In the fall of 2009, graduate students studied some important works of Nicholas Rescher, who came to visit the class in November. Nicholas Rescher is a University Professor of Philosophy at the University of Pittsburgh where he is also Chairman of the Center for Philosophy of Science. He was educated at Queens College in New York and Princeton University where he received his Ph.D. at the age of 22, the youngest ever at the time. He has worked for the Rand Corporation as a research mathematician, and has taught at Princeton University, Lehigh University, and since 1970 the University of Pittsburgh.
Nicholas Rescher's career is extraordinary. He has been the president of the Charles Sanders Peirce Society, G. W. Leibniz Society of America, American Philosophical Association, American Catholic Philosophical Association, and the American Metaphysical Society. He is a member of the Royal Asiatic Society of Great Britain and Ireland, Institut International de Philosophie, Pennsylvania Academy of Science, Academie Internationale de Philosophie des Sciences, Academia Europaea: European Academy of Arts and Sciences, and Royal Society of Canada. He is an honorary member of Corpus Christi College, Oxford and has been a visiting professor at Temple University; University of Western Ontario; Catholic University of America; University of Rochester; Salamanca, Oxford University; and University of Konstanz. He has received honorary degrees from Loyola University of Chicago, National Autonomous University of CÛrdoba (Argentina), Lehigh University, University of Constance (Germany), Queens College of the City University of New York, Fernuniversität Hagen (Germany), and the University of Helsinki. He was a recipient of the Alexander von Humboldt Humanities Prize; the Medal of Merit for Distinguished Scholarship, University of Helsinki; the President's Distinguished Research Award, University of Pittsburgh; the Belgian Cardinal Mercier Prize; and the Thomas Aquinas Medal of the American Catholic Philosophical Association. He has served on the governing boards of several scholarly organizations, and has held positions in numerous professional societies, scholarly committees and commissions. His work and research has received support from the Ford Foundation, the National Science Foundation, the J. S. Guggenheim Foundation, the American Philosophical Society, and the American Council of Learned Societies. Rescher has been commissioned to undertake support studies for Congressional committees on science/technology matters and has been invited to testify before the Committee on Science and Technology on issues of space exploration and colonization. He has served as editor of the History of Philosophy Quarterly, and the Public Affairs Quarterly, and has served on the editorial board of over 20 journals. He was editor and helped found the American Philosophical Quarterly.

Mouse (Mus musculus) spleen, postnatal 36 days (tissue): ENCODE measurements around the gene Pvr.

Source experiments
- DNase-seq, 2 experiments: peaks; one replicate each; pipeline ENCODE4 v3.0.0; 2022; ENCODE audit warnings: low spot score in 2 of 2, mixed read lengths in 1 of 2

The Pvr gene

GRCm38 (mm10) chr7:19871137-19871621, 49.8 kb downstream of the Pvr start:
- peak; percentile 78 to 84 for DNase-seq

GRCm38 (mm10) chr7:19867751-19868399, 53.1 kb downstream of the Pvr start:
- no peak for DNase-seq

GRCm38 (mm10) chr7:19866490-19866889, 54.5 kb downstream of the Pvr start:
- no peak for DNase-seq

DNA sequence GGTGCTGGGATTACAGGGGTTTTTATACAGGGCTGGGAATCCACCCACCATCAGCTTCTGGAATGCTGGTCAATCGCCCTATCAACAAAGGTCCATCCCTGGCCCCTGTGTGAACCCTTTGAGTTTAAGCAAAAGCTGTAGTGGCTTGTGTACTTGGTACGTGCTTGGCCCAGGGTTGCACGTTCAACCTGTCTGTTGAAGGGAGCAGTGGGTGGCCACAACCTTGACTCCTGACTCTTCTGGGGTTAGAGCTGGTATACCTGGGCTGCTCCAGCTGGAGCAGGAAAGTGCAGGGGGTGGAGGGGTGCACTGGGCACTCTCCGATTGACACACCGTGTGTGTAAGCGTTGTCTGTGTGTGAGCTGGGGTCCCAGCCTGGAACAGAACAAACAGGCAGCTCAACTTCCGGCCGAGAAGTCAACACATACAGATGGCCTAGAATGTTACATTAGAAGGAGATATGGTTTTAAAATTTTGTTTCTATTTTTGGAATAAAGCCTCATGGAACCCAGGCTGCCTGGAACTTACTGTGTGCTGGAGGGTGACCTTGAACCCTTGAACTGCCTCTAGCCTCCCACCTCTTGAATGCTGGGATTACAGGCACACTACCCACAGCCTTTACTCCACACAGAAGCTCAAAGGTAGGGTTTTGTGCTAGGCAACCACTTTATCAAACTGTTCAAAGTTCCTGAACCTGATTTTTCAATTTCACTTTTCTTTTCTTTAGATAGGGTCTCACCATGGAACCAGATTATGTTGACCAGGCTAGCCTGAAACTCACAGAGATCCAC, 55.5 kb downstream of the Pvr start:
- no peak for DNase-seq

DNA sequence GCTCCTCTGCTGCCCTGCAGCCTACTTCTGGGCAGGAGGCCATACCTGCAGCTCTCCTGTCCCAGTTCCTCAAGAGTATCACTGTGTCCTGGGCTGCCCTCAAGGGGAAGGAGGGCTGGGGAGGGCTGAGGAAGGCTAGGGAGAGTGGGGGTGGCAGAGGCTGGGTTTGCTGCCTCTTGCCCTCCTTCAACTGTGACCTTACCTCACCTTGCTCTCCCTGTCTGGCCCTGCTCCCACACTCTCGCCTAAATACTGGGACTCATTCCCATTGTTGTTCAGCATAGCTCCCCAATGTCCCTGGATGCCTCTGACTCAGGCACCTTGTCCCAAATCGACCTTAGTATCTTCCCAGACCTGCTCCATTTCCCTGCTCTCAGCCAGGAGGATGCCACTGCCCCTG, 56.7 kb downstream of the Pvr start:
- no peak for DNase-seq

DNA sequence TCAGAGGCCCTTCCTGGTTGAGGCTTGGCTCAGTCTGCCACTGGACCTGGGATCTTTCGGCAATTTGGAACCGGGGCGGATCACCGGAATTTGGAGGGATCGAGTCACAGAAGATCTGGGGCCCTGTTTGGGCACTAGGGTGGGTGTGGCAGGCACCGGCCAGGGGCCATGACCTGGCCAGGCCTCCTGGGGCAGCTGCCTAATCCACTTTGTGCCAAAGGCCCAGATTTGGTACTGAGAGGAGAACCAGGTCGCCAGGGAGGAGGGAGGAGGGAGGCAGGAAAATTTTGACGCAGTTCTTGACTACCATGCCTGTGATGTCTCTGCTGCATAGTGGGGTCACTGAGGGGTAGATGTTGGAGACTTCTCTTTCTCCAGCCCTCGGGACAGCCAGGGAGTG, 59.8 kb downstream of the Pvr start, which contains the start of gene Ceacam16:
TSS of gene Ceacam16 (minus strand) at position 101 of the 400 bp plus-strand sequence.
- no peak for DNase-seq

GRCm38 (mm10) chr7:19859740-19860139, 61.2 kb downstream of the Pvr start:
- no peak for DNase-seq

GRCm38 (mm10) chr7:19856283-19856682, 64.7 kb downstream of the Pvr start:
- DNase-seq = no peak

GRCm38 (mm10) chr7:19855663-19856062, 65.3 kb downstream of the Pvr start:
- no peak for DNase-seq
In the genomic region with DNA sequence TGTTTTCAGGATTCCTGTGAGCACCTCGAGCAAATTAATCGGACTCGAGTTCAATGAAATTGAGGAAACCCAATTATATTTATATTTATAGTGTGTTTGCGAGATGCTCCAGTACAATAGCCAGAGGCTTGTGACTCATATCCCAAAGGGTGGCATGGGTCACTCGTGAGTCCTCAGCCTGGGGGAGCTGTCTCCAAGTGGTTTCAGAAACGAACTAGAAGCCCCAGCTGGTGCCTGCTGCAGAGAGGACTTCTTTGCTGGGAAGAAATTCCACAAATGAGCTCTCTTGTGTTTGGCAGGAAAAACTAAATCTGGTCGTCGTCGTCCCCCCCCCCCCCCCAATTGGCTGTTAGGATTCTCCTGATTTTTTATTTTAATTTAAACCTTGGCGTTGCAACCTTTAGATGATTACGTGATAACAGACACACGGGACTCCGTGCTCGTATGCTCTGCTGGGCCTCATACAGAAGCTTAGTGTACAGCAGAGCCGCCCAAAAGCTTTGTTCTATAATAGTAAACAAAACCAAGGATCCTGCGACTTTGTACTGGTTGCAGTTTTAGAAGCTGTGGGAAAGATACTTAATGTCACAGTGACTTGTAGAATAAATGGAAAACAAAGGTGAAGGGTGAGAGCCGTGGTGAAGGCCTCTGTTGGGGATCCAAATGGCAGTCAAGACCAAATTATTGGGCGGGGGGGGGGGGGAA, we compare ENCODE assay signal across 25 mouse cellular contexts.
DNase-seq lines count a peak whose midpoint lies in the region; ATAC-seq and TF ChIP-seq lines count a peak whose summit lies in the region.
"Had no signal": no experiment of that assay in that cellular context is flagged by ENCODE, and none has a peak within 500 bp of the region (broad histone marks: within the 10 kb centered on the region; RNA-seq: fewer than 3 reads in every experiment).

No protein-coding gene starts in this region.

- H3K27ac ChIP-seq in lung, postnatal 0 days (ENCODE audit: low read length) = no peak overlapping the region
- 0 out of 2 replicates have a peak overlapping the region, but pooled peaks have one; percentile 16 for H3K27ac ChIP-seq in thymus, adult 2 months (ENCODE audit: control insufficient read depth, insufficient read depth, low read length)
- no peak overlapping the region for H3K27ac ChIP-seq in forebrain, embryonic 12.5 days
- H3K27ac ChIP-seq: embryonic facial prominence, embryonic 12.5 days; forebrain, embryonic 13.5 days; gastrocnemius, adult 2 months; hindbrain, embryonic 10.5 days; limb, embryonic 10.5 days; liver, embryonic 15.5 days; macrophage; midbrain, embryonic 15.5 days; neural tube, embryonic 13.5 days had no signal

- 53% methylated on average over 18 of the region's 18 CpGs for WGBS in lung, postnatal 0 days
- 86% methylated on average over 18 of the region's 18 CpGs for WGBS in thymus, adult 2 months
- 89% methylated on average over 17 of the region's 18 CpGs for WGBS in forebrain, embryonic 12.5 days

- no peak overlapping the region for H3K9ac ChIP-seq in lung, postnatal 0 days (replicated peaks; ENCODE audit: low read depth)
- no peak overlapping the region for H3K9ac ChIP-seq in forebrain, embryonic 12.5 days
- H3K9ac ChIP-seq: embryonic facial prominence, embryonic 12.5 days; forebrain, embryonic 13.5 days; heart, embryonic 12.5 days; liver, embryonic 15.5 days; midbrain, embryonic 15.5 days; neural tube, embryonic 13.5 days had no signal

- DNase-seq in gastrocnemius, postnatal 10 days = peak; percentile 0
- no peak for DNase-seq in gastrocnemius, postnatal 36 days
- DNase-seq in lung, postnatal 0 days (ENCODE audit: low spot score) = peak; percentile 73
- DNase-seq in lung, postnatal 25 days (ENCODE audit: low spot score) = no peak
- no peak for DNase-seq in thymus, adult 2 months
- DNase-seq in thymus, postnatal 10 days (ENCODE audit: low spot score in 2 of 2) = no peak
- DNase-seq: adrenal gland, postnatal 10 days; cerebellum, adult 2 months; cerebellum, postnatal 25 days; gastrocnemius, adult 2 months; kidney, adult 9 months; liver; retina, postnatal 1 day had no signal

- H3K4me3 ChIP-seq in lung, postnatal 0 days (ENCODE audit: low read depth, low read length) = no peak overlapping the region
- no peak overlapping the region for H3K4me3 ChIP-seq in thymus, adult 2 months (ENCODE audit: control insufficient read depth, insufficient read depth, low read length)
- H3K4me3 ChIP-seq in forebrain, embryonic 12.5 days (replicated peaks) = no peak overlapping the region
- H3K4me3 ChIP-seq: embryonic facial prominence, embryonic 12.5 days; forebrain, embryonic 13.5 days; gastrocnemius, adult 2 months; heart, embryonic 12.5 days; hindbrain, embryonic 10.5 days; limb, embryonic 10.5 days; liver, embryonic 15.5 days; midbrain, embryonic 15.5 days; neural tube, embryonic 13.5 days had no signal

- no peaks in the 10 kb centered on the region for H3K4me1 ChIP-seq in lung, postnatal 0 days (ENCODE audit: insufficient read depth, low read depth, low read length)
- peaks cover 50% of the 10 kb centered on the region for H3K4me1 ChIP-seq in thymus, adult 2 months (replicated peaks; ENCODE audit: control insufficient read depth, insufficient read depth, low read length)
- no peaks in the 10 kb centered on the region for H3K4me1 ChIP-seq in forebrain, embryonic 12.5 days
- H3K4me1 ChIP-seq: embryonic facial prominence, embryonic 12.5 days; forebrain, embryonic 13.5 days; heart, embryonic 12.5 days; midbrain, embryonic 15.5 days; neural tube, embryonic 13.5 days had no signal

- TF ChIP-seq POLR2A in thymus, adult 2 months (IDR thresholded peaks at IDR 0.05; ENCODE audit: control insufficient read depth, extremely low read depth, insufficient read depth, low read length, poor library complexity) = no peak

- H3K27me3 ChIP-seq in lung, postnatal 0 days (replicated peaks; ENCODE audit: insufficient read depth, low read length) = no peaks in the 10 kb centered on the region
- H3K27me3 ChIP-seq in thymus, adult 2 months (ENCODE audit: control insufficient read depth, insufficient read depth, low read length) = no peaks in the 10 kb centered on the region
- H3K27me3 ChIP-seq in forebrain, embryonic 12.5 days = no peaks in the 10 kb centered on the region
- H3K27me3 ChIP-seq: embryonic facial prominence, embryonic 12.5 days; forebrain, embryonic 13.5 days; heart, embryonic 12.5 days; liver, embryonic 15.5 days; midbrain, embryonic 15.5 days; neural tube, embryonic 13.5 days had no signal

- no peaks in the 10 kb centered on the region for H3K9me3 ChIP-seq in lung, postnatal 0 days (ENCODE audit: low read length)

He is a prolific writer whose contribution to philosophy and science extends over five decades. Rescher's work represents a many-sided approach to fundamental philosophical issues that weaves together threads of thought from continental idealism and American pragmatism. One of the few contemporary exponents of philosophical idealism, Rescher has been active in the rehabilitation of the coherence theory of truth and in the reconstruction of philosophical pragmatism in line with the idealistic tradition. Apart from this larger program Rescher has made various specific contributions to logic, the history of logic, the theory of knowledge, and the philosophy of science.
Rescher has authored over 400 articles and 100 books in several different areas of philosophy. Many have been translated into Spanish, Japanese, German, Italian, French, Bulgarian, and Korean. He has authored a four volume autobiography entitled, Mid-Journey: An Unfinished Autobiography; Ongoing Journey: An Autobiographical Essay; Instructive Journey: An Autobiographical Essay; and Enlightening Journey: An Autobiographical Essay. Among his many other writings are:
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